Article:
Brickell Activists Urge City To Not Dilute Name
Written by Deserae del Campo on March 30, 2006
By Deserae del Campo
A bid to extend the Brickell Avenue name north of the Miami River is under pressure as opponents try to protect the gold-plated Brickell brand and historic accuracy.
City commissioners deferred a vote last week to rename two downtown blocks of Southeast Second Avenue after a commissioner caught in the middle asked for time to think.
"This is a difficult position I’m in," said Johnny Winton, who represents Brickell, "because no matter what I do, I lose."
"I have friends in the audience that are on opposite sides of the fence today," he said. "It’s my job to try and do the right thing. I move to defer this issue until the next commission meeting," scheduled for April 6.
Brickell Area Association member Megan Kelly asked commissioners in an e-mail to reject a name change.
"We represent the businesses and residents who have a real investment in the Brickell brand," Ms. Kelly said, "and we do not support extending the name north of the natural and historic boundary of the Miami River."
It’s important to protect the upscale Brickell image and its boundaries, Barbara Beaudry, area association board member and Brickell Key resident, told commissioners.
"It is inauthentic using the name Brickell as a device that would be helpful in a commercial endeavor, and it’s very shallow," Ms. Beaudry said. "We have got to respect our history. If you look at the history of Brickell, everything happened south of the Miami River. We should be adding to our history, not taking away. To carry the name Brickell north of the river is inauthentic."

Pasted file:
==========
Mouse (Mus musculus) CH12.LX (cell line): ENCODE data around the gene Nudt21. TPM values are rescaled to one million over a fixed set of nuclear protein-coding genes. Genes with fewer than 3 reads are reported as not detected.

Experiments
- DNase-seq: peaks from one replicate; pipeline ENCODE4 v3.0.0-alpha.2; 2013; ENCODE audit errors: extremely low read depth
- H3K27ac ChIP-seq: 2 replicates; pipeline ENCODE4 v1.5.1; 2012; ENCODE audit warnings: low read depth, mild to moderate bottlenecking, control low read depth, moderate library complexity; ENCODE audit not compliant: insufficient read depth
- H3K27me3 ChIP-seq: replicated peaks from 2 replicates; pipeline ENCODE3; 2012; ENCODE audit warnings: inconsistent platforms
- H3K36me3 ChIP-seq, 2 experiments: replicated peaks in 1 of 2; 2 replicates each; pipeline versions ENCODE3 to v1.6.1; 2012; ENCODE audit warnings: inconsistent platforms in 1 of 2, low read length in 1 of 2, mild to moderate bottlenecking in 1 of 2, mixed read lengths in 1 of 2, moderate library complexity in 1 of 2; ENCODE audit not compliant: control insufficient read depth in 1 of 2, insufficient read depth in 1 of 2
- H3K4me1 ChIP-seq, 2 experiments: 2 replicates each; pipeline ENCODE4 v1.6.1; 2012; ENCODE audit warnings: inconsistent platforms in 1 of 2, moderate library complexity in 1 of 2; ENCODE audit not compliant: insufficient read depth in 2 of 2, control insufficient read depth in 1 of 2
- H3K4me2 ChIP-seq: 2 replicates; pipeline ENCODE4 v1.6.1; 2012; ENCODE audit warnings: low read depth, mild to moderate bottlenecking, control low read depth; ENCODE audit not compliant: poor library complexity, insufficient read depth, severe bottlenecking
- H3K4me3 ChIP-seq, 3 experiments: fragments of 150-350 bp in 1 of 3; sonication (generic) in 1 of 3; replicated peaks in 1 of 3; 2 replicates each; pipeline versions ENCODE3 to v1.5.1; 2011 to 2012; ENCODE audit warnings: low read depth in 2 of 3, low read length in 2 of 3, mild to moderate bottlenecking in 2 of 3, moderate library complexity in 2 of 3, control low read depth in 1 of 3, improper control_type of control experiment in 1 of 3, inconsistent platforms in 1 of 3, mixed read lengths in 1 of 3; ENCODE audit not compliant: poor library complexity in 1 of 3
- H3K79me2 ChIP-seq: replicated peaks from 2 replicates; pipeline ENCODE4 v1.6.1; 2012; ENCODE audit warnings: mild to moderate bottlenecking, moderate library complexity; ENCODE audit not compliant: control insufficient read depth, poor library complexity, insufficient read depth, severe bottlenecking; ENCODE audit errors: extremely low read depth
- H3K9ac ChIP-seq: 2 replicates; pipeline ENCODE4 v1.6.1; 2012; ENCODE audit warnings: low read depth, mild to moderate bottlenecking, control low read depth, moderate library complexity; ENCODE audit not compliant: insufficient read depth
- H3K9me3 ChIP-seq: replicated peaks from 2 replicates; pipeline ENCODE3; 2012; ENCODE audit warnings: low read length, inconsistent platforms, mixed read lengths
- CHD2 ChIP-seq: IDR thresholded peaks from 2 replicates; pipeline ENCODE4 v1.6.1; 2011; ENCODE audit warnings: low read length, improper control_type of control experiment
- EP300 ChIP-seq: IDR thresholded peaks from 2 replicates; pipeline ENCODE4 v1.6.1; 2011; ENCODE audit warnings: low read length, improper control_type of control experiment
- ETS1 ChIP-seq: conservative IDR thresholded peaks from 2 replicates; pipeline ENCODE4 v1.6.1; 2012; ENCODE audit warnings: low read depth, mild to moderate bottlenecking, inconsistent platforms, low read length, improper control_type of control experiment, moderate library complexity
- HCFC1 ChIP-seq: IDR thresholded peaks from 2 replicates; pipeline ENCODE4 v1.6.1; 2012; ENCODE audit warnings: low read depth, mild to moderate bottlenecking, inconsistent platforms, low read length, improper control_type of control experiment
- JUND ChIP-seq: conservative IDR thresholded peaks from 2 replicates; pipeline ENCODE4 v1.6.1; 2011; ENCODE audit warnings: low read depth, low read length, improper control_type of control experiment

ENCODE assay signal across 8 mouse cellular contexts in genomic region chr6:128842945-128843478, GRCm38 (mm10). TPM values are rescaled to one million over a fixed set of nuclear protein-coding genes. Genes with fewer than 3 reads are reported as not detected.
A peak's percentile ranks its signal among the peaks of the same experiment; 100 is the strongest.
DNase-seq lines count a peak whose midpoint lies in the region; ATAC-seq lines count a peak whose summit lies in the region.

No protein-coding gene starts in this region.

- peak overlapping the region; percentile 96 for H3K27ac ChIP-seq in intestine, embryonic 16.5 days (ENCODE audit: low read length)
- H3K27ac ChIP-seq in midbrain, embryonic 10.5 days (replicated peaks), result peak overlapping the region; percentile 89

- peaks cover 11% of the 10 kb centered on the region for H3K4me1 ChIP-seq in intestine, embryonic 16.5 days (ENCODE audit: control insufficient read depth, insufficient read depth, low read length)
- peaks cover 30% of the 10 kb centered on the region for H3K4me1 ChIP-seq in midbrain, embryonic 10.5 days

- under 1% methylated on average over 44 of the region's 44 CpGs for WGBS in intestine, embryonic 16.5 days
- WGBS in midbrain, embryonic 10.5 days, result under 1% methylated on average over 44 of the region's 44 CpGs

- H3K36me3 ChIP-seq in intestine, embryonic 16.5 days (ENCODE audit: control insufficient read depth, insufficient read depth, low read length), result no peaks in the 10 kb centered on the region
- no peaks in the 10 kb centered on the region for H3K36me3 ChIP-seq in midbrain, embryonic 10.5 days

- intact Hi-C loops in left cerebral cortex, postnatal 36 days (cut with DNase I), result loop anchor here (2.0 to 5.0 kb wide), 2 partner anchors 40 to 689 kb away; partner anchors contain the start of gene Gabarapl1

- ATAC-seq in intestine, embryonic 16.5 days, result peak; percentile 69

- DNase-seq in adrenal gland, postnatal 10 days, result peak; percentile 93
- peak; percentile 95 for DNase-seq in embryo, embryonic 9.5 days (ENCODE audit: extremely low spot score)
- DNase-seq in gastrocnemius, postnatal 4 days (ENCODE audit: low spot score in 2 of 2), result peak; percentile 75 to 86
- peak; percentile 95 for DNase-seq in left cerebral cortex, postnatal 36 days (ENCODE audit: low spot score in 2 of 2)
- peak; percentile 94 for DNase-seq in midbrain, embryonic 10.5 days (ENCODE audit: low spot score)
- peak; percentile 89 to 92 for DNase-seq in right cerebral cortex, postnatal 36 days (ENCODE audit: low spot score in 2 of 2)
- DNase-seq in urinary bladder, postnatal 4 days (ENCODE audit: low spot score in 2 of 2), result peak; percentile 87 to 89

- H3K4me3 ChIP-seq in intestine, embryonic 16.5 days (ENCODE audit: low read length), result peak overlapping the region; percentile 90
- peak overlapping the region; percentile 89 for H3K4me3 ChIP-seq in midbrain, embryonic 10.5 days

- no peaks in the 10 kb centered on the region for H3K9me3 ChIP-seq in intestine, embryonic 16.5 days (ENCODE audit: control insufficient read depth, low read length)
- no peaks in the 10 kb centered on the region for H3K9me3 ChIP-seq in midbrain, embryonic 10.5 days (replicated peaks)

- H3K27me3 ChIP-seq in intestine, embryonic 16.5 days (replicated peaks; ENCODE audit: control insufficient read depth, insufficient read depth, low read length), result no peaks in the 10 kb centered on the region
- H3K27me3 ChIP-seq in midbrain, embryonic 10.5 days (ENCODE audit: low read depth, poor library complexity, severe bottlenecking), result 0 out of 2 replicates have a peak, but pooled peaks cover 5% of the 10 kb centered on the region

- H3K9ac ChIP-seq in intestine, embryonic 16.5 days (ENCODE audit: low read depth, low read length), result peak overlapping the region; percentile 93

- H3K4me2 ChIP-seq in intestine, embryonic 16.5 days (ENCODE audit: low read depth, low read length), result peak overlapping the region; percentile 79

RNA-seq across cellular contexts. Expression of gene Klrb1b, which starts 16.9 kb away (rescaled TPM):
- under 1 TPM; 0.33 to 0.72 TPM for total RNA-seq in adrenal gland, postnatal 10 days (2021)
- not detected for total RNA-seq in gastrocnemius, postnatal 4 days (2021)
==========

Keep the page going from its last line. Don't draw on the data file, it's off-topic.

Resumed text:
In 1870, Mary and William Brickell settled south of the river and opened a trading post. In 1911, they laid out wide, beautiful Brickell Avenue, said historian Arva Moore Parks. It was Julia Tuttle on the river’s north side who persuaded Henry Flagler to bring his railroad to Miami, fueling the city’s growth.
"To extend the Brickell name is disrespectful to Mary Brickell and Julia Tuttle and disrespectful to our history," Ms. Parks said Tuesday. "When Henry Flagler started creating north of the river with Julia Tuttle, Mary and William Brickell refused to cross the river because they felt Henry Flagler was using all his energy on the north bank. Neither Julia Tuttle nor Mary Brickell would have liked this at all."
"Needless to say, I’m pleased the issue was deferred until April," said Hal Martell, area association president, "and we will be present for that meeting."
The city agenda item said Brickell is a recognized name that would "provide a link between the important corporate and financial areas on both sides of the Miami River."
Developer Armando Codina supported a new Brickell leg, citing development north of the river. "I am very much in favor of this extension," he told commissioners.
"Our job is to pursue, defend, enhance and promote Brickell and its quality of life," Mr. Martell said. "We are dedicated to doing this because we live and work here. It’s a fault to ride the success of the Brickell brand. Essentially, it’s just an artificial extension of the name."